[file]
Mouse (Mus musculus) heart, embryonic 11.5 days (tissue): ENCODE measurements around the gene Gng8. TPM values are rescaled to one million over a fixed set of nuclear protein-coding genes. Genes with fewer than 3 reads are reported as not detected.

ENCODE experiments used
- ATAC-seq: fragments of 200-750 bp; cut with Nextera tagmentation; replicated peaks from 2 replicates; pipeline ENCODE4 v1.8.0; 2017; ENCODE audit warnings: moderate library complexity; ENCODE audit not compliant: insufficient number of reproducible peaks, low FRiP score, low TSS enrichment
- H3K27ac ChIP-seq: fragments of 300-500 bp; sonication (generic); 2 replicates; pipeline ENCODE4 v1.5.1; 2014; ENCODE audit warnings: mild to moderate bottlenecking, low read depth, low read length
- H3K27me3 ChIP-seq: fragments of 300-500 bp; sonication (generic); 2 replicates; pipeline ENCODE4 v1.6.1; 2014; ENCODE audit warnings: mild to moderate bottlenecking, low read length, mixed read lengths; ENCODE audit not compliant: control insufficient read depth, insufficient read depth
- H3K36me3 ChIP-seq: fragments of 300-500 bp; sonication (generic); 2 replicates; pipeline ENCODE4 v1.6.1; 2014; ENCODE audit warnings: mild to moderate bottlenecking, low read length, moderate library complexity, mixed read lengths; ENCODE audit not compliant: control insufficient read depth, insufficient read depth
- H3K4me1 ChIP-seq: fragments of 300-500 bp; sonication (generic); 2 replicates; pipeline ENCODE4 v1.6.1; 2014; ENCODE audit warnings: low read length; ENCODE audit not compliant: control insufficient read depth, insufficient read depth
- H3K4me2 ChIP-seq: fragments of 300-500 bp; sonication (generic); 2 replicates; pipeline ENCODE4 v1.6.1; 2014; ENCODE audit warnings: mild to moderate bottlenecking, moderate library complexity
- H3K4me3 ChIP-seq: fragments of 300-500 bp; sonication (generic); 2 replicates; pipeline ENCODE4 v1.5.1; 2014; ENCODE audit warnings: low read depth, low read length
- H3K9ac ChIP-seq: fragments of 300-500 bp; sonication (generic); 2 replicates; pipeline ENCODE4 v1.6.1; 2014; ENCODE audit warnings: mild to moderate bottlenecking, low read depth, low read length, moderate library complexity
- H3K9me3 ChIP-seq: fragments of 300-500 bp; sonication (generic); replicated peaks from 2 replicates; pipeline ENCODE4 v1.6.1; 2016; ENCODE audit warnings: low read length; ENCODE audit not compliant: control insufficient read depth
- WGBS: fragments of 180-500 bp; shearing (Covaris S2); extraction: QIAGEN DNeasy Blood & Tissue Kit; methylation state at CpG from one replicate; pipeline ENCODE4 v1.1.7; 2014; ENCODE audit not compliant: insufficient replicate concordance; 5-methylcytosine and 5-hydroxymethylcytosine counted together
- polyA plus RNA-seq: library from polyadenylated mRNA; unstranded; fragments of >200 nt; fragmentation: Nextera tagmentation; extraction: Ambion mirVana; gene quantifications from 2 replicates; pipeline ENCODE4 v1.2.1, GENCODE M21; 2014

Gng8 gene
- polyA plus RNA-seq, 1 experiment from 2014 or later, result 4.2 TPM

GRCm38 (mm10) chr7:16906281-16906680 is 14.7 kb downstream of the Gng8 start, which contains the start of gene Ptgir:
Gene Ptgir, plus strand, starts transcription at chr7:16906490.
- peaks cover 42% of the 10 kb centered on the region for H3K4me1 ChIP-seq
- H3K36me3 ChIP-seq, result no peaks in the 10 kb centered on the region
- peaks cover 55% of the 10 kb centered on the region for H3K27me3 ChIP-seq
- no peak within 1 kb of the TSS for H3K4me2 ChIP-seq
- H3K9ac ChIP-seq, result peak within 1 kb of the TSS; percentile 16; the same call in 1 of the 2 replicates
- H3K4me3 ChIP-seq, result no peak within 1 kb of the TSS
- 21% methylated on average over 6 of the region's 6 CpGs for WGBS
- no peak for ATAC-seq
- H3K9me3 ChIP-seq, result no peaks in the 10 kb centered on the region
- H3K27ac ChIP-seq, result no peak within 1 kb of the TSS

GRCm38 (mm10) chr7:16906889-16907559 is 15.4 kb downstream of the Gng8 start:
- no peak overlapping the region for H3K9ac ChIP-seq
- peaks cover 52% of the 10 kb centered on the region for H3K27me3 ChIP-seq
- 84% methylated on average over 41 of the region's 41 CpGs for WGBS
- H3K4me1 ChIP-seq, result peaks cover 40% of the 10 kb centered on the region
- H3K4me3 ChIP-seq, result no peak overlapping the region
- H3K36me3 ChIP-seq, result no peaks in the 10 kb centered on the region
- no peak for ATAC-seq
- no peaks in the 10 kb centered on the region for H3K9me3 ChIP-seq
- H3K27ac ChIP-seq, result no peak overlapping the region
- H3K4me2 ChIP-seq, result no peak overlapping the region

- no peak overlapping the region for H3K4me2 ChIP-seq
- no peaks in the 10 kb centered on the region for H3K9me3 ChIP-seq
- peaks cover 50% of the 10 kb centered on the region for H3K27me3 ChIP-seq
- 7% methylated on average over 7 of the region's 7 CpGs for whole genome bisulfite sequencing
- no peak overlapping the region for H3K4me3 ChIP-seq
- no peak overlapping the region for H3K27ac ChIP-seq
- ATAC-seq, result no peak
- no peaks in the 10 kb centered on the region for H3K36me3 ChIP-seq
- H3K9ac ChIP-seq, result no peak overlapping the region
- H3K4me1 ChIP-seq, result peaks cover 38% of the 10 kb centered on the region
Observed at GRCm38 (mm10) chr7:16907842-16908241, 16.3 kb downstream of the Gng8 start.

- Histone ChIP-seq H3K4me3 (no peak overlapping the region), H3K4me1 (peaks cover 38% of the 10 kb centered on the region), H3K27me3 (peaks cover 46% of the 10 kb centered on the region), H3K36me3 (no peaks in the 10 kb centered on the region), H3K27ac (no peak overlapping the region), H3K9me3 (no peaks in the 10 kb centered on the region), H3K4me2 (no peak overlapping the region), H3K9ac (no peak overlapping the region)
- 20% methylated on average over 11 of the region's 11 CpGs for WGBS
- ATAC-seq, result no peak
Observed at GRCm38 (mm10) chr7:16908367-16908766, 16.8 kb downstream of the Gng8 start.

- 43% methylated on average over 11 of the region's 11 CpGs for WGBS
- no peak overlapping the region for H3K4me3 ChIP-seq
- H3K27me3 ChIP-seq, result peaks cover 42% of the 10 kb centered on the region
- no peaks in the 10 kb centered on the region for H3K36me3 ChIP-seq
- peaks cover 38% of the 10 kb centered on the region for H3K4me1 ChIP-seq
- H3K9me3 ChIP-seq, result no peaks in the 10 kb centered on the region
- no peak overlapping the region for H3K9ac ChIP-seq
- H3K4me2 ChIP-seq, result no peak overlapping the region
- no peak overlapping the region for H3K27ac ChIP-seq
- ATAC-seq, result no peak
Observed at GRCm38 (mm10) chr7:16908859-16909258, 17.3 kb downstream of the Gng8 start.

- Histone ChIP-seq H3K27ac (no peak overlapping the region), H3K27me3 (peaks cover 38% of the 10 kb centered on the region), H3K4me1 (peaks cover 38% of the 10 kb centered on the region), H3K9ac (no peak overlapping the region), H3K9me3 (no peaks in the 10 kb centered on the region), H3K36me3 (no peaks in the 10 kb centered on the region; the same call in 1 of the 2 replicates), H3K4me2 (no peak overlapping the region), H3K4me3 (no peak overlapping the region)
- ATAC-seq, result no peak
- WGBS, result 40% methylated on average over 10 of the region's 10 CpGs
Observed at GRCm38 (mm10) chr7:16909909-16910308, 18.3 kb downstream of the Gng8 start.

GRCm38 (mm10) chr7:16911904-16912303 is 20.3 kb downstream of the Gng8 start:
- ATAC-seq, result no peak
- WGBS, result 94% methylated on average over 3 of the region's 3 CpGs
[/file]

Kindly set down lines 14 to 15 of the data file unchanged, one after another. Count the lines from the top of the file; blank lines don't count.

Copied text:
Gng8 gene
- polyA plus RNA-seq, 1 experiment from 2014 or later, result 4.2 TPM